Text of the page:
3. With which partner does the company want to cooperate?
If a B2B set-up provides value for the company, potential partners must be selected. These can either be customers, suppliers, and other trading partners like authorities or even competitors. The selection should be based on the magnitude of these opportunities and the willingness and capability of the other party to cooperate.
It is essential to understand the partners’ needs and values, his business model, and its underlying processes. For a sustainable collaboration, precise delivery and feedback mechanisms have to be defined and agreed. In deciding on business partners, it is important to make sure that both parties' business models are complementary.
Finally, a risk assessment covering all potential eventualities should be conducted to understand the impact of such a partnership fully.
4. What are the current market options?
The last critical activity is to analyze the market options for implementing B2B e-commerce operations. Companies must be aware of the available technology today. With the development of B2B integration platforms, a true paradigm shift in B2B collaboration took place. These platforms help companies to integrate all their complex processes across their partner communities in a single gateway. They also automate B2B processes across companies while providing governance, adherence to standards and full visibility. Instead of using traditional integration software or even hand-coding all integrations, these platforms deliver much faster solutions at significantly lower costs.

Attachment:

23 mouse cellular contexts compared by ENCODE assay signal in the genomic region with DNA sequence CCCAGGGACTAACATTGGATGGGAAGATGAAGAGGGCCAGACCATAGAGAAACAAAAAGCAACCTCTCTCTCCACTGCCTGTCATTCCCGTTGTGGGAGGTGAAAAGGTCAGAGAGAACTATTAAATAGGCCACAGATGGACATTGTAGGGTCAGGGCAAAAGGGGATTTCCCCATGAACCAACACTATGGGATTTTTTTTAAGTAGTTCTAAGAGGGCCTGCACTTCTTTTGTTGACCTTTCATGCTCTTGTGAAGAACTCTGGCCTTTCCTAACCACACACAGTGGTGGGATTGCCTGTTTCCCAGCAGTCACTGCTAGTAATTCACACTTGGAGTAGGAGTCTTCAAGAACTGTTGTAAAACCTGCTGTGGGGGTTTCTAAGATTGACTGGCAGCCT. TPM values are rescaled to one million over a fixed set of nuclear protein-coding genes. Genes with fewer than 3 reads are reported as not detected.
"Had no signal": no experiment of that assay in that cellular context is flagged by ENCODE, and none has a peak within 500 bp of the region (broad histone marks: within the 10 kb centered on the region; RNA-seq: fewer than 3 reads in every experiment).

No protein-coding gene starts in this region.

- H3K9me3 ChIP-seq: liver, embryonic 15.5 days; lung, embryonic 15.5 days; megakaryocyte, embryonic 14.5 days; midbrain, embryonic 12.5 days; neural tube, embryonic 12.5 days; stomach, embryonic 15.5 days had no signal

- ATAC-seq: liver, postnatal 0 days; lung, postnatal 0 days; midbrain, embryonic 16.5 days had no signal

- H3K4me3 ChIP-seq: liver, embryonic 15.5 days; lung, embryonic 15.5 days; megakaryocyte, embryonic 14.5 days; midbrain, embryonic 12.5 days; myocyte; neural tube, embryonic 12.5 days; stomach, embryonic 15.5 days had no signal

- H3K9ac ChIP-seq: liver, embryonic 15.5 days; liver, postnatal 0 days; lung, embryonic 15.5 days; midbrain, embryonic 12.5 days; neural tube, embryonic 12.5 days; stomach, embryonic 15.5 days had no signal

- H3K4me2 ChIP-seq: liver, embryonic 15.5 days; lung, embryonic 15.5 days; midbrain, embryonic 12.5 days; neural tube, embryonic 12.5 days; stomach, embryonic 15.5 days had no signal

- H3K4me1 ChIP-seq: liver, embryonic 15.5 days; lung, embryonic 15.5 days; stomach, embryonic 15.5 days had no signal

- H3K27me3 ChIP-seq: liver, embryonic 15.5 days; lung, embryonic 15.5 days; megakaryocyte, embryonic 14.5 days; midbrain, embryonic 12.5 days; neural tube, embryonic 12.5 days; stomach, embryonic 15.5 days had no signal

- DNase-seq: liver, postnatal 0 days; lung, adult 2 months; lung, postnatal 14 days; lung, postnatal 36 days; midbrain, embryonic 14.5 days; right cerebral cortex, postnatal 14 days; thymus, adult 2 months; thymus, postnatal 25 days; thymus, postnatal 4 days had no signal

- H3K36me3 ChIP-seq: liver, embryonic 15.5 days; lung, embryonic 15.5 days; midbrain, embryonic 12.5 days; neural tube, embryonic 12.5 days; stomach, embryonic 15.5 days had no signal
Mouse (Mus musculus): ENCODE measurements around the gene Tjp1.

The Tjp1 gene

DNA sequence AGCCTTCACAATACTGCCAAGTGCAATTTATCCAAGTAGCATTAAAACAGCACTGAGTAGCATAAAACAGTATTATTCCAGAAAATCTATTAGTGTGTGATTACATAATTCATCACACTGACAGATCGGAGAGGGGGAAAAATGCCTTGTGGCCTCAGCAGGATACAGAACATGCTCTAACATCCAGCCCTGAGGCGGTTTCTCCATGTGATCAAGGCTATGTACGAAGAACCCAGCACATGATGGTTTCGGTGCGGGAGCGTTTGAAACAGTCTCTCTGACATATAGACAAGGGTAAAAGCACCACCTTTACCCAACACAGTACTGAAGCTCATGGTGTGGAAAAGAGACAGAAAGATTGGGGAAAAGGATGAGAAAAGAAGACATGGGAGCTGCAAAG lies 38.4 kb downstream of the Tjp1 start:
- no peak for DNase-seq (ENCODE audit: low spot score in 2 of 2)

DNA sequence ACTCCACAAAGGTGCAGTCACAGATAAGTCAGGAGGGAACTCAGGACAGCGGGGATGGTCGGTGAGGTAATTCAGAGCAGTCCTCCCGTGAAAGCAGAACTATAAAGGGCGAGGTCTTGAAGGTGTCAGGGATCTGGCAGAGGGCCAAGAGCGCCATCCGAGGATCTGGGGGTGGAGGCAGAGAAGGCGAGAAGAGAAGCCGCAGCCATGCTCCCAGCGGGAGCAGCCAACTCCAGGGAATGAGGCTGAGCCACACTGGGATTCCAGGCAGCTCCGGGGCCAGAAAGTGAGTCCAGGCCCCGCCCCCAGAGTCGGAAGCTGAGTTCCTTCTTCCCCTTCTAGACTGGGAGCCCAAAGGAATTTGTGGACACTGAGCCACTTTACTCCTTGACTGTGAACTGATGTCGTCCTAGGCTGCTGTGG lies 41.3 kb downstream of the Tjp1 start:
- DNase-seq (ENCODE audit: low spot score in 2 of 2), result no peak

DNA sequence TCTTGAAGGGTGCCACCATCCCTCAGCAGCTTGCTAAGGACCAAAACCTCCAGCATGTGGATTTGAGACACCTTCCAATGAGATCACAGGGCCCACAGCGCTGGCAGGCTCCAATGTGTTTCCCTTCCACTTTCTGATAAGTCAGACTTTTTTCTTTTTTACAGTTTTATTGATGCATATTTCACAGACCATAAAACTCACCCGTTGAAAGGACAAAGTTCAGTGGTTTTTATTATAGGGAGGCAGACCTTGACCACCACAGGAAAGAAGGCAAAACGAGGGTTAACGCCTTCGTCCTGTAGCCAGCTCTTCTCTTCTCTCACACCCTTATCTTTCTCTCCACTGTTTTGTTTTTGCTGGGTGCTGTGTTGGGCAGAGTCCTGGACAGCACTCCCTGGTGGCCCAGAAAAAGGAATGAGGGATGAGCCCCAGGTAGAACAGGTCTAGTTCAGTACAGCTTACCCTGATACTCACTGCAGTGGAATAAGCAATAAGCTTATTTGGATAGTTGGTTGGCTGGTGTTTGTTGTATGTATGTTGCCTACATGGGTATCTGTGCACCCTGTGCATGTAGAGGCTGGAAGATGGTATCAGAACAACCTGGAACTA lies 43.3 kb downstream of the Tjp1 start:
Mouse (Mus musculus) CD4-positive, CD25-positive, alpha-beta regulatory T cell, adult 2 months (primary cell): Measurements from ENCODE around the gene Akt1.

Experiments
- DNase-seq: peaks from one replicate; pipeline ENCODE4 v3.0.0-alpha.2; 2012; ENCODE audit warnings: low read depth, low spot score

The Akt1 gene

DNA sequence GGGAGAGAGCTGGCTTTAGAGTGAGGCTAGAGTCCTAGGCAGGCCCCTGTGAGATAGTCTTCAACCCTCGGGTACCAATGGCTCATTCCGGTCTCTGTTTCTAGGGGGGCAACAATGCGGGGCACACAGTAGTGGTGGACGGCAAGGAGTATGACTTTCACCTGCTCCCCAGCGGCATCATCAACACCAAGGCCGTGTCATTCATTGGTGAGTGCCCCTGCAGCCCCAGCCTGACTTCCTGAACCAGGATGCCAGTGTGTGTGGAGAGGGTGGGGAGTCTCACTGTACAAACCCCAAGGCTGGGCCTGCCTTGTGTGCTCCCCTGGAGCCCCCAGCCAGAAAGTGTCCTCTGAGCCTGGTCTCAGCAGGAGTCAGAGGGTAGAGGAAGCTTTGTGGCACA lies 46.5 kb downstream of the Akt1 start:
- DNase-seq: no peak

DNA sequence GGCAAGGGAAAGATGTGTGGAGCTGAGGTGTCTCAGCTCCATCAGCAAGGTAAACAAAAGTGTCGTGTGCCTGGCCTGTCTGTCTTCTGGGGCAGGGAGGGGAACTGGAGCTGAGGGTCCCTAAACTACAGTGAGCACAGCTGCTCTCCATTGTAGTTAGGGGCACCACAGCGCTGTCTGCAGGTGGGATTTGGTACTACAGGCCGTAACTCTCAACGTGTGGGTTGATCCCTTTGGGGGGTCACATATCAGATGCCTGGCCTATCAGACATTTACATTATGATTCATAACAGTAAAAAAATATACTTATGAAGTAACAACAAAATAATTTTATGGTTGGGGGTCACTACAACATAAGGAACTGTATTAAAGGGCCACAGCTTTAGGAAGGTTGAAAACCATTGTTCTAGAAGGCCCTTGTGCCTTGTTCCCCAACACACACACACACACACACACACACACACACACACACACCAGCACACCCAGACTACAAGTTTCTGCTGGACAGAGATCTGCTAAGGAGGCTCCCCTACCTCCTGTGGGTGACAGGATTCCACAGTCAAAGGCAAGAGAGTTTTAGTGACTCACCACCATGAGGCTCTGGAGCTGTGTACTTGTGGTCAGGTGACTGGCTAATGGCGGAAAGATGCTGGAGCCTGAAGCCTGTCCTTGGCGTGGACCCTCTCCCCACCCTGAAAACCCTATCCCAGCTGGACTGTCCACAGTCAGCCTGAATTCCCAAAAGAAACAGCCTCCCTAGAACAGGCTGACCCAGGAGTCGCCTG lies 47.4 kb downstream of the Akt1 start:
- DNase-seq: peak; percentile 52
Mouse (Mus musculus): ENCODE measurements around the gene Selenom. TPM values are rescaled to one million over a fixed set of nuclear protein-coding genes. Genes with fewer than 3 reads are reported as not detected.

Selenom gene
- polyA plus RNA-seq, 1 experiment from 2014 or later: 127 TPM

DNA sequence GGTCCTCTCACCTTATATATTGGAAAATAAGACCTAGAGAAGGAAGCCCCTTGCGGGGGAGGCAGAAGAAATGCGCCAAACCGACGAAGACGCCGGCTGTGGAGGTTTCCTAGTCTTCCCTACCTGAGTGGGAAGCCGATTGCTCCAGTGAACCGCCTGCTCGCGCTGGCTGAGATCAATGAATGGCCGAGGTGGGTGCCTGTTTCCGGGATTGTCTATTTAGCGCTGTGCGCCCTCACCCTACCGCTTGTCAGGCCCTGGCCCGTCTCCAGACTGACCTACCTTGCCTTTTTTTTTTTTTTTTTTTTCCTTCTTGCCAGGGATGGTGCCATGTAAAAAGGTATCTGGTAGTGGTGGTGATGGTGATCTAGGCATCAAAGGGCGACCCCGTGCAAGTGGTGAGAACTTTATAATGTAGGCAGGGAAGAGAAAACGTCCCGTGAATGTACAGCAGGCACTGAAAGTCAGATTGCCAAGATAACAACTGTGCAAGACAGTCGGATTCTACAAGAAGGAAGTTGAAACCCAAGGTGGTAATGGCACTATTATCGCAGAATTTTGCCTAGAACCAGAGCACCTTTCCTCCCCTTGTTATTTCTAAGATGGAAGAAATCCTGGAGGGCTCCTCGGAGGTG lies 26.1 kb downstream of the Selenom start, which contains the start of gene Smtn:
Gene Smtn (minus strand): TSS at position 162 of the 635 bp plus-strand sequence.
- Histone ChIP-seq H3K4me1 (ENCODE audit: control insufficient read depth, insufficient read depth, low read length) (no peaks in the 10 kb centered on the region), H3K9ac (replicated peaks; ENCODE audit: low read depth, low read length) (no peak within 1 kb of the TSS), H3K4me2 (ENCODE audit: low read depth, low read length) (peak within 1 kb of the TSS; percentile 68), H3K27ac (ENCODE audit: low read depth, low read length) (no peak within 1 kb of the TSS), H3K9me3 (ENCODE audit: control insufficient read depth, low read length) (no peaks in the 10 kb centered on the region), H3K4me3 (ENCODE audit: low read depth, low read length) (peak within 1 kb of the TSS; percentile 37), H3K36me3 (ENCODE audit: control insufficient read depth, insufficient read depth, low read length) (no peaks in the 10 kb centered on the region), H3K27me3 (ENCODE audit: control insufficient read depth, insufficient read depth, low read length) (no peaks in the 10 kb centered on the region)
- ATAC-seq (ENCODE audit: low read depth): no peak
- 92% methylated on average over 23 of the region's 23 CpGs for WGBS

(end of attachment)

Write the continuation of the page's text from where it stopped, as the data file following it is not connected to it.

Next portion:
3. Partner Engagement
If all questions are answered satisfactorily and if the value of B2B cooperation for the company is visible and if the partners are selected, the collaboration should start by engaging with the potential partners. This is the stage at which it is important to have an internal governance structure in place. A manager should be appointed to make decisions and to act as an escalation point for the team.
The potential partner company must be updated on the targets of such a relationship, what needs to be done to adapt the internal processes and to design the B2B processes. Potential risks should also be evaluated as well as the value sharing model.